Anthony Wayne England was born in Indianapolis, Indiana, on 15 May 1942, the first child of Betty (nee Steel) and Herman Underwood England. ''My mom's side were English and Irish, but on my dad's side we're not really sure - we think it was Scottish. My ancestors got lost in the Kentucky/Tennessee area.'' He would eventually have three younger siblings; the first was named Ethan, and then came Alice and finally another brother, Michael (who died in the spring of 2002). Tony, as everyone knew him, took his first tentative steps in education at Indiana Public School 49, also known by the less austere title of William Penn Elementary School, situated southwest of Indianapolis in Rhodius Park. A community swimming pool was located in the park and attracted exuberant hordes of neighbourhood kids on hot, sticky Indianapolis summer days.7
His father spent forty-three years as an agent for Hartford Life Insurance, insuring farms, livestock, and livestock transit - both train and truck. ''He worked primarily with farmers, feedlot buyers, packing house buyers and livestock truckers, so his knowledge of farming was extensive.'' Herman England also did carpentry work by night and weekends, and he would buy up and renovate older houses on speculation, which the family would sometimes occupy until they were completed and sold. As a consequence, the family always seemed to be on the move. As England recalled: ''When I was sixteen I'd lived in sixteen different houses. About half were temporary quarters when a house was sold before another was purchased, or when a house that we were to move into was not yet habitable.'' Armed with the fascination of a small boy for such things, he loved watching his father and the carpenters he had hired at work, and there was a meaningful lesson for him in his father's work. Everything Herman England built was built well, and the studious way he approached any project or task was something his son would emulate.
With another family move also came a change of school, and he continued his early education at Public School 82, located west of the city in Christian Park. When he was eight years old, the family moved to the country, twenty miles south of Indianapolis and it was here, at a small community school, that he took his education from fourth to sixth grades. But it was also a time of pre-pubescent rebellion, and he remembers being ''a little unruly'' at school. Looking back, he says he was one of the boys who would sometimes receive a well-deserved paddling from the teacher.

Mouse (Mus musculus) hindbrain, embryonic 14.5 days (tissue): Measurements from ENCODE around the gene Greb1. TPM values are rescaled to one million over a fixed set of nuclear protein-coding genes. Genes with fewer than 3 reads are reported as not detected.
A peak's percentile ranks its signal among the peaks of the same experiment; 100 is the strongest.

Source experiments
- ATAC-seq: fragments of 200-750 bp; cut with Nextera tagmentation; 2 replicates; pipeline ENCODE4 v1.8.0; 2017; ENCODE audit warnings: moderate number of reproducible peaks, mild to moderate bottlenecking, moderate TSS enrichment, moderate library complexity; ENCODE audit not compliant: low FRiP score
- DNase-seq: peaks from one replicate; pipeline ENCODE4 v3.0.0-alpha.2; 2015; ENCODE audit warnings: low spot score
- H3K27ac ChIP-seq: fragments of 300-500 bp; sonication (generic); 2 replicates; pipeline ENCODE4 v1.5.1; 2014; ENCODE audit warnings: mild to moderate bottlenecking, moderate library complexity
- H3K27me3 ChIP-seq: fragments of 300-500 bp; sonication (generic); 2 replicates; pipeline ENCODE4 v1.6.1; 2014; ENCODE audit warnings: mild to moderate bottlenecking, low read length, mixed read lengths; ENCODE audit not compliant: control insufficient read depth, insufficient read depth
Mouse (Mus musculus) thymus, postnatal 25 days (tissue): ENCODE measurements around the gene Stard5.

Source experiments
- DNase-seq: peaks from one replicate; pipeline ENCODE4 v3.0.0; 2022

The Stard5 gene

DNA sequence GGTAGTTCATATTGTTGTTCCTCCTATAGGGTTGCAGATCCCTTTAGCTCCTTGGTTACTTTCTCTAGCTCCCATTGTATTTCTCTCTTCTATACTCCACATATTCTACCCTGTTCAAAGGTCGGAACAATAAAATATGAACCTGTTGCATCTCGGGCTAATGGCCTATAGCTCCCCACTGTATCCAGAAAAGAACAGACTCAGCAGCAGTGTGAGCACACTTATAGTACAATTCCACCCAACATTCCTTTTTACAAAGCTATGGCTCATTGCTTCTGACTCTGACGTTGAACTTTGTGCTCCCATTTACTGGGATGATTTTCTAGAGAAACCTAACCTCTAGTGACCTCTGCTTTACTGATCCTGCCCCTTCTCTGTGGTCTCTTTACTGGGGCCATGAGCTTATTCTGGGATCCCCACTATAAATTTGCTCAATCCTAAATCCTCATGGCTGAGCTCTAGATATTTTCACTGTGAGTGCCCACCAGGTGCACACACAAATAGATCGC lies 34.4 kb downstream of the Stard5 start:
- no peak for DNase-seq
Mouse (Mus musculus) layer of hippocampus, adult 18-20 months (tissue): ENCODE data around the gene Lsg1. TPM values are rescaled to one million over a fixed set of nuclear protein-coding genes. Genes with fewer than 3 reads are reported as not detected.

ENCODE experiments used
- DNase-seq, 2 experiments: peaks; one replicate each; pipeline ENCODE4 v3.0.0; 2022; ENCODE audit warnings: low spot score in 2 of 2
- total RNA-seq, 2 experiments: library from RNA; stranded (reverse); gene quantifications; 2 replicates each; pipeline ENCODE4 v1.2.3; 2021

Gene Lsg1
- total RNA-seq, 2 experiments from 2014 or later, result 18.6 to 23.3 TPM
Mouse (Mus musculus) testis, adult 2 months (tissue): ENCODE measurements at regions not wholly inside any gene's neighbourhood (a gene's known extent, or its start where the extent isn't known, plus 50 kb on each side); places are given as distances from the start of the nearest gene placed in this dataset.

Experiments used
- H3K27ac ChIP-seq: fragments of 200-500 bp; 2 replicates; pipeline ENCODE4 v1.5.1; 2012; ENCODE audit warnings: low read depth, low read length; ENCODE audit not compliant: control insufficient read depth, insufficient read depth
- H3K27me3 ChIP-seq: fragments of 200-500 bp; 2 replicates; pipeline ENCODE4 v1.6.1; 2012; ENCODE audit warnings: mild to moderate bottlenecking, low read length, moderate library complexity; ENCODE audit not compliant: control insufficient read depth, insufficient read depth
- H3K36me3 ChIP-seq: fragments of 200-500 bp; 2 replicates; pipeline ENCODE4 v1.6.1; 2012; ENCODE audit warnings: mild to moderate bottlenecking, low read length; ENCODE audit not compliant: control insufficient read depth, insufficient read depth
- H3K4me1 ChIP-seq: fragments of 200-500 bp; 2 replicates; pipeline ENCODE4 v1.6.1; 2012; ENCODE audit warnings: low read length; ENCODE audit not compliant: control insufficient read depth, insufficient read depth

In 1953, Herman England was promoted to Hartford District Manager of North and South Dakota and part of Minnesota, and that winter set up a home for them in Fargo, on the eastern edge of North Dakota. The rest of his family followed in the summer of 1954. The impact on twelve-year-old Tony England was almost immediate. ''Oh, I really enjoyed growing up in North Dakota. I loved it because it was a very
small pond where everybody could try anything - and we were all encouraged to try everything - so it was a great place to be a kid.''
With the move to Fargo came a new enthusiasm for science in seventh and eighth grade at Agassiz Junior High School, where he also studied carpentry. ''I was really very fortunate that my parents pushed education. I probably didn't really appreciate that until about the seventh grade. But that, and I think the freedom to explore different things in North Dakota, were the two aspects of growing up that made the biggest difference to me.'' By this time, he was also becoming, in his own words, ''a fairly decent carpenter'' and helped his father build a new family home a mile south of West Fargo along the Cheyenne River. Betty England was adamant that this would be their last move - she was tired of living in half-finished houses. ''So dad sold his tools and never worked on houses again.''
West Fargo back then was a farming community, and he would often walk out of his door with a single-shot .22 rifle to hunt rabbits and squirrels along the river. ''The Red River Valley is absolutely flat and very fertile. Except for some trees along the Cheyenne River, a person could start walking away from our house and be seen until they dropped over the horizon several miles away. The only hills were man-made road or railroad overpasses, and the bluffs along the Cheyenne and Red Rivers. The stockyards and local packing plant were in West Fargo, as was Dad's office.''
Tony England continued his education at West Fargo High, which was little more than a small country school six miles out of Fargo. In the summer of 1955, he hired out to a farm in southern Indiana. ''After that, until I left for college, I always lived at home, though I always worked either in a lumber yard or as a carpenter during those summers.''
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